Carlo Jansen is a construction management expert based in Antwerp, Belgium. He has 10 years of experience in contract management including the 8 years he spent managing the construction and refurbishment of 170 buildings while working as the Manager of Infrastructure for the Antwerp Port Authority.
He currently works with freelance contracts consulting on construction management, architecture, facility, workplace innovation, real estate and energy efficiency. He’s an advocate for energy savings and enjoys doing assimilations for buildings’ energy performances.
Carlo is a legend in Belgian construction and we recently talked to him to hear his insights about construction, construction technology and the most overlooked aspect: how construction collaboration is central to all of these. What follows is a lightly edited transcript of the interview.
You have an impressive construction background working with massive infrastructure projects. Can you share with us briefly your career path?
Carlo Jansen: I worked as a manager of infrastructure (buildings and roads), architecture and energy efficiency for the Antwerp Port Authority for ten years. The last eight years, I was managing the construction and refurbishment activities of a portfolio of 170 buildings of the Antwerp Port Authority. My responsibility included facility management (hard and soft facilities). The most challenging project I handled was the Antwerp New Port House where I got the chance to work with Zaha Hadid Architects and with Zaha Hadid herself. It was a complicated project as the original building (the old fire station) had to be preserved while attaching a modern structure above it. We finished the project September of 2016.
I now work with freelance contracts that change within 2-3 months. My team and I have worked with all the big Royal offices in Belgium to come up with the best contract possibilities. We have been part of about six building projects with a total of €150 billion.
What would you advice to someone who is just starting in the construction management industry?
Good contract management is very important. In order for you to get what you ask of the contractors, you have to establish a clear understanding of the contract with your team and all parties. Everything has to be clear from the beginning. Good planning and good budget control should be highlighted so that every cost is foreseen and that the parties involved would be in control. I cannot stress enough that everything starts with good contract management.
Talk about the biggest failure you’ve had. What did you learn from it?
One failure I cannot forget was for a big project. My lead architect became ill and instead of replacing her (thinking she will get better soon), I took all her responsibilities and juggled two roles. I did not have time to oversee the whole project. I should have looked for a replacement but it was not clear from the beginning how long she will be gone. This experience reinforced the idea that in a construction team, everyone has their own role to play and how important those specific roles are. My failure to make a decision regarding this affected the entire flow of the project.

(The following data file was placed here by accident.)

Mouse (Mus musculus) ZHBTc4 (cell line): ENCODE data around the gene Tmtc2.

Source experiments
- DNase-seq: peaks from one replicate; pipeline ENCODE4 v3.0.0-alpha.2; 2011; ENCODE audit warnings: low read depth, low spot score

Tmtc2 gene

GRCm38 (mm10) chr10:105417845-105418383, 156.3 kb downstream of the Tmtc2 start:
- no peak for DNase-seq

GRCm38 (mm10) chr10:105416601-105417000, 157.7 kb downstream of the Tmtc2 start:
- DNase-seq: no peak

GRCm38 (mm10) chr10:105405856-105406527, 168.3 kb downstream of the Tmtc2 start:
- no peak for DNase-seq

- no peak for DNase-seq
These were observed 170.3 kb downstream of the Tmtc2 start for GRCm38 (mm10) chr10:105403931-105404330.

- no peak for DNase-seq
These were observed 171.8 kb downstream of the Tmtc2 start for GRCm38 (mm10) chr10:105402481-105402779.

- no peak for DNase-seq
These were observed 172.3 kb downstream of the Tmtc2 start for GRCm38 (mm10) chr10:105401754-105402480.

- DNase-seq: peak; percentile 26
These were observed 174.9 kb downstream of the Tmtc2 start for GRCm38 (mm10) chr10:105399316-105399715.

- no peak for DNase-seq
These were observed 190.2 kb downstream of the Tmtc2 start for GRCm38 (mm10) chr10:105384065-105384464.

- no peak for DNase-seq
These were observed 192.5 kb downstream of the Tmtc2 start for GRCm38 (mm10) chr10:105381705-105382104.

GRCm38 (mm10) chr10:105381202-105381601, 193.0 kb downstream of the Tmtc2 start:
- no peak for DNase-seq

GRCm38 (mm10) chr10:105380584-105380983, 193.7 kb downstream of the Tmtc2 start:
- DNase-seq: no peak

What would you say is the number one key to success in your business?
It’s very important to have a good team alongside good contract management. You have to have the right people with the right skills.
What has been the biggest challenge thus far in your career?
In my early days with the port, I had to develop a technology for loading and unloading stocks and cargos. Together with a team, we built the cranes, stocking buildings and a loading/unloading technology system to deal with all the goods that go in and out of the port.
What’s your personal opinion on the disruption and digitalisation of the construction industry? How do you see the future of construction?
Contract management is always very challenging. It’s always a task to make sure everyone knows what he has to do, what the budget is and what the deadline is and to polish contract negotiations for all parties before building something. The contract management system went from a contractor-supplier system to a system of design-build-maintain-finance in the contract. And with ICT applications, the new contract system makes things easier, faster, and with better control of timing and budget planning. This evolution took 5 to 10 years in Europe.
Additionally, when you have a huge project, you can have around 8,000-10,000 drawings. When I started in the industry, it was difficult to immediately have the right drawing or plans for any given project. You will have to find the correct drawings in your archives which takes a lot of time. Now, all is digital. It’s a lot easier to find particular documents and specific drawings on site. Personally, I think the digital transformation of construction is a good thing. There’s so much information on site that you have to be sure that the right people have the right information at the right time. By making everything digital, you can track work progress, you can be sure that the latest design, solutions, and versions of the drawings and plans are being used. It makes construction management easier and clearer. Digitalisation is an absolute must.
“There’s so much information on site that you have to be sure that the right people have the right information at the right time. Digitalisation is an absolute must.”
Like what you read? Check out the previous interview where we discussed the digital revolution in construction from an Australian point of view with Paul Netscher. So far, our interviewees lean towards digitalisation, which aligns with our stand – that embracing new ideas would solve the old age problems in the industry.